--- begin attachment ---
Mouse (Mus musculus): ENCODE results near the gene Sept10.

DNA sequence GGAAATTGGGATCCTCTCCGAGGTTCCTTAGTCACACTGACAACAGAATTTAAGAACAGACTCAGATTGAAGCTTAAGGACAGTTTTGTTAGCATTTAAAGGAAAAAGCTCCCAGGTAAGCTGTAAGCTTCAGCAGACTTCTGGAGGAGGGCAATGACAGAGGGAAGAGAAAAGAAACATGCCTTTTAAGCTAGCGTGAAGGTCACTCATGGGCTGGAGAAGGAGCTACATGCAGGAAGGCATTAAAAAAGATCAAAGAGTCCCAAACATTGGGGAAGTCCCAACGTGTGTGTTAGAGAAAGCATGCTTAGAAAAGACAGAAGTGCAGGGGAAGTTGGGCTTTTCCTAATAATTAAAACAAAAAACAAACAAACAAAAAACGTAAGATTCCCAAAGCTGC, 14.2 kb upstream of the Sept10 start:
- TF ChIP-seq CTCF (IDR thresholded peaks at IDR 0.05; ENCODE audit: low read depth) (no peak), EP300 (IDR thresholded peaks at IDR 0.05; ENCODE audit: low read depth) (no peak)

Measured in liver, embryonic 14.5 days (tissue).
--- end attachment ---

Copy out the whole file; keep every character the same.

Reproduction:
Mouse (Mus musculus): ENCODE results near the gene Sept10.

DNA sequence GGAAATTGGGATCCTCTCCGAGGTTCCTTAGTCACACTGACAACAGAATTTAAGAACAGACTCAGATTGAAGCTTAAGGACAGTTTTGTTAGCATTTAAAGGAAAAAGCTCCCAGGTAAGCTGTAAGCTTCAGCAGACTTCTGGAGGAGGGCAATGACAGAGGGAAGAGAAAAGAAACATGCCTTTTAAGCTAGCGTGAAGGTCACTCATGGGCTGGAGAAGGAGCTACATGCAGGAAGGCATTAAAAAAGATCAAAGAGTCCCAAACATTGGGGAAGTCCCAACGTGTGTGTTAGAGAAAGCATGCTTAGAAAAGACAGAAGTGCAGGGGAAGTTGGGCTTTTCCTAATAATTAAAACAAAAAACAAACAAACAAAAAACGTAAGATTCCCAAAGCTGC, 14.2 kb upstream of the Sept10 start:
- TF ChIP-seq CTCF (IDR thresholded peaks at IDR 0.05; ENCODE audit: low read depth) (no peak), EP300 (IDR thresholded peaks at IDR 0.05; ENCODE audit: low read depth) (no peak)

Measured in liver, embryonic 14.5 days (tissue).